This past Saturday, I ran my first sub 2-hour half marathon on one of the hardest courses I’ve ever attempted at West Point.
It was a complete and utter surprise for many reasons, the main one being that I did not train nearly as much as I should have, at least according to standard running programs. While most running programs recommend running 30+ miles per week, I averaged 15 miles per week and just barely completed the longer training runs.
I wasn’t expecting to blow my PR (Personal Record) out of the water that day. But now that I have, I’ve been trying to cobble together a list of the things that might have helped me get there:
- Low-carb training: While on the Wild Diet, I’d been doing most of my longer runs (6-10 miles) with hardly anything in my stomach. If I did eat before a run, it was usually a few nuts or a small piece of fruit, but nothing compared to the giant oatmeal bowl that I would eat pre-Wild Diet. This led to some gnarly first long runs, but eventually my body adapted to low-carb training and I got used to running on empty.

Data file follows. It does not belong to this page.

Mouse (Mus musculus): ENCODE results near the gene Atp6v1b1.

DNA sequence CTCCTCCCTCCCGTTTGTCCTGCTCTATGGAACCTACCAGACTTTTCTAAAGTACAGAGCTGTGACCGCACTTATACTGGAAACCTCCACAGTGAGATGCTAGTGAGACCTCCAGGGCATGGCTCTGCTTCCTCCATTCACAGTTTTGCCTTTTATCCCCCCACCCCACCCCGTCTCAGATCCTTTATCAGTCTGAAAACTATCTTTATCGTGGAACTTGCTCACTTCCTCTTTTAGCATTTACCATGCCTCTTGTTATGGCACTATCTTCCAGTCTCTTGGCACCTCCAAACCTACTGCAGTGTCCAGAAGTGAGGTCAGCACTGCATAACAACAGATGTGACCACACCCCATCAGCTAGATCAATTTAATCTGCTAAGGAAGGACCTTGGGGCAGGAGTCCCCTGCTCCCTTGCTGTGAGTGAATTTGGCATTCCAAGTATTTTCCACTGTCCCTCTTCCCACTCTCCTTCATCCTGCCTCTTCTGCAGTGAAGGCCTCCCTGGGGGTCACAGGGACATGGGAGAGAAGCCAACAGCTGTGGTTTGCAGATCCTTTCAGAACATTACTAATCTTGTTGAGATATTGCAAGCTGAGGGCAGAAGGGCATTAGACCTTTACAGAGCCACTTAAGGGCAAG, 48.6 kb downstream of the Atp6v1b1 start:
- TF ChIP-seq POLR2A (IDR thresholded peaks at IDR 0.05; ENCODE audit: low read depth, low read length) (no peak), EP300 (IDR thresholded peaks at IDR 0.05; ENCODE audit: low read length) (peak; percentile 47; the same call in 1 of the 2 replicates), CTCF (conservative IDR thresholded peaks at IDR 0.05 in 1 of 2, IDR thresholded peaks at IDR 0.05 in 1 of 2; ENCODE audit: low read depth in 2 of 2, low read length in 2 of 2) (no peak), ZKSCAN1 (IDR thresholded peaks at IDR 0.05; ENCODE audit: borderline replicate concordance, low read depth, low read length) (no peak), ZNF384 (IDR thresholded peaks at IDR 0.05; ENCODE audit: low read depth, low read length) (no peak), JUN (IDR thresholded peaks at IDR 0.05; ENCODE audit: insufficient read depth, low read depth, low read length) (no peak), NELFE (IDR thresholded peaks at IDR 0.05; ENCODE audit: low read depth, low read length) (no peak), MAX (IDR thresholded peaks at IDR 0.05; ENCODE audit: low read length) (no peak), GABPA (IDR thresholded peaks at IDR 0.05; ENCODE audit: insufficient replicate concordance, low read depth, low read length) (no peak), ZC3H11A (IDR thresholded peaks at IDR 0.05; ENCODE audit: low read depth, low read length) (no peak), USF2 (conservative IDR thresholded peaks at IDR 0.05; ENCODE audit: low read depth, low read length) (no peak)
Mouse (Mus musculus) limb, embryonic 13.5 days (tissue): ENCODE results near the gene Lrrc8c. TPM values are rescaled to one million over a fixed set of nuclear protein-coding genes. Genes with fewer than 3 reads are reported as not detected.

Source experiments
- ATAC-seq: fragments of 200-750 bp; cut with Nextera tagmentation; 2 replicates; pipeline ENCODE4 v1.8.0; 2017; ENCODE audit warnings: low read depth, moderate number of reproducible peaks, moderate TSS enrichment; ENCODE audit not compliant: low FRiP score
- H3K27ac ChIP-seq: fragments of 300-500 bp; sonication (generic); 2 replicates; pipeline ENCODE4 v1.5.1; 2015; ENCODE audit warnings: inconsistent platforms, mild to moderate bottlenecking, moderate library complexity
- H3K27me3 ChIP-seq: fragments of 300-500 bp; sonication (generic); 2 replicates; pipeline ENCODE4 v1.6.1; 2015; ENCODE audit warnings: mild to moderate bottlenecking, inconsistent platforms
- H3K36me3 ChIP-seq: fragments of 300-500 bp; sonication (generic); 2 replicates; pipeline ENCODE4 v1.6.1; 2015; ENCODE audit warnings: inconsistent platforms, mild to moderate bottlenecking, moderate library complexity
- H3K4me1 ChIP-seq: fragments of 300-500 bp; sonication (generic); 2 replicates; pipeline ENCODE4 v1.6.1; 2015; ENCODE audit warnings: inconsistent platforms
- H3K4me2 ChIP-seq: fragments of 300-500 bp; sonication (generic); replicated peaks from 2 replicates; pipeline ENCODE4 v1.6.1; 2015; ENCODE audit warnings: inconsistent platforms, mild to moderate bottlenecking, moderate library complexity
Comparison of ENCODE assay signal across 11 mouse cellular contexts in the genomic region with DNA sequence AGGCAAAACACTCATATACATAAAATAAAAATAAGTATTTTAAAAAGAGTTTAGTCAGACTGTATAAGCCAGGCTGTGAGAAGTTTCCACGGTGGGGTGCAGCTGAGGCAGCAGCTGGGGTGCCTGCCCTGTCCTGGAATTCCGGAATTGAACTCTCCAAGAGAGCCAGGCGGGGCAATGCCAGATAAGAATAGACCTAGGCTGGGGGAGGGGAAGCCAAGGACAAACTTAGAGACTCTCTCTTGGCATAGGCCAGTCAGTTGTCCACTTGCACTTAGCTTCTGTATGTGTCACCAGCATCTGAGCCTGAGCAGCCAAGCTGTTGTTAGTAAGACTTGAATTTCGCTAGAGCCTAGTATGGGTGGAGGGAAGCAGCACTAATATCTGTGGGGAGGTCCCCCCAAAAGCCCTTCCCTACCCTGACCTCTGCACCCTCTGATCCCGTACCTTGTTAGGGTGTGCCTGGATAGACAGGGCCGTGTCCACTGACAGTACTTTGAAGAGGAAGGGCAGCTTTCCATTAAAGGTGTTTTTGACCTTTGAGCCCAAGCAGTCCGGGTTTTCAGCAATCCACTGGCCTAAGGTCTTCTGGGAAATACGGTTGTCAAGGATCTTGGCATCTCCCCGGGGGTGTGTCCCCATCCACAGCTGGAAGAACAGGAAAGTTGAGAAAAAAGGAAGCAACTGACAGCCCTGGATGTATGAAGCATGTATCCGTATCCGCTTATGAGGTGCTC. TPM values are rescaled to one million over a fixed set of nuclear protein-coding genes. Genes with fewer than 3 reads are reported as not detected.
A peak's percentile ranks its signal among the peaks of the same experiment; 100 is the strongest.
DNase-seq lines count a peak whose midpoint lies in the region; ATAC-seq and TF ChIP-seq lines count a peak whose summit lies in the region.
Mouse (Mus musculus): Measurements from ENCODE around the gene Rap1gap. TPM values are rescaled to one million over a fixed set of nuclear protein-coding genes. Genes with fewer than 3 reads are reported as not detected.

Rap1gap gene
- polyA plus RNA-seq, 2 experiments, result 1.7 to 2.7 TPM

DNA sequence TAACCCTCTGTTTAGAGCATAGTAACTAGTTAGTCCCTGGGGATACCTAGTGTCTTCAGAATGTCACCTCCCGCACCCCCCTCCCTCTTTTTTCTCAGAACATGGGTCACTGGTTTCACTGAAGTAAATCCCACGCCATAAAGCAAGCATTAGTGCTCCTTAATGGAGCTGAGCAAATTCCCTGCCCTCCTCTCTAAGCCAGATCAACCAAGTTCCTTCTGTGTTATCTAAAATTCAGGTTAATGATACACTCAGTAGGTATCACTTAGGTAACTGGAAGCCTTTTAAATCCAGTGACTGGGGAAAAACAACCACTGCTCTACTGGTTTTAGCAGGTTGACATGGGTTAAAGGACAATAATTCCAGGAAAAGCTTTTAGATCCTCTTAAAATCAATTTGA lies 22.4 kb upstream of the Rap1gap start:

- Pre-race carb feasting: On the day before and day of the actual race, I let myself go to town on the carbohydrates. The day before, I kept it to a fairly modest dinner of macadamia crusted cod, sweet potatoes, steamed kale and rice. The day-of, I had my pre-race oatmeal along with two granola bars. During the race, I drank Gatorade whenever possible and topped off with a Gu at mile ten. My low-carb training might have made me extra-sensitive, because I definitely felt the kick from that Gu!
- Hills, stairs and more hills: I knew that this was going to be a very hilly course, so I planned ahead by making almost every run into a hill run and seeking out stairs whenever possible. This might have helped to counter-act the low mileage, since the miles I was running were very difficult.
- Strength training: Any seasoned distance runner knows that high mileage puts a lot of wear and tear on your body. I was able to avoid most of that by keeping my mileage low and focusing on strength training instead, which helped my body to recover between training runs. I did three strength training sessions per week that concentrated on plyometrics and body strength moves like push-ups, burpees, squats and lunges.
So that’s everything that I can think of, plus I was following the Wild Diet closely the entire time. I more or less broke the traditional training rules according to most running sources, but in my mind that doesn’t matter if the results are there!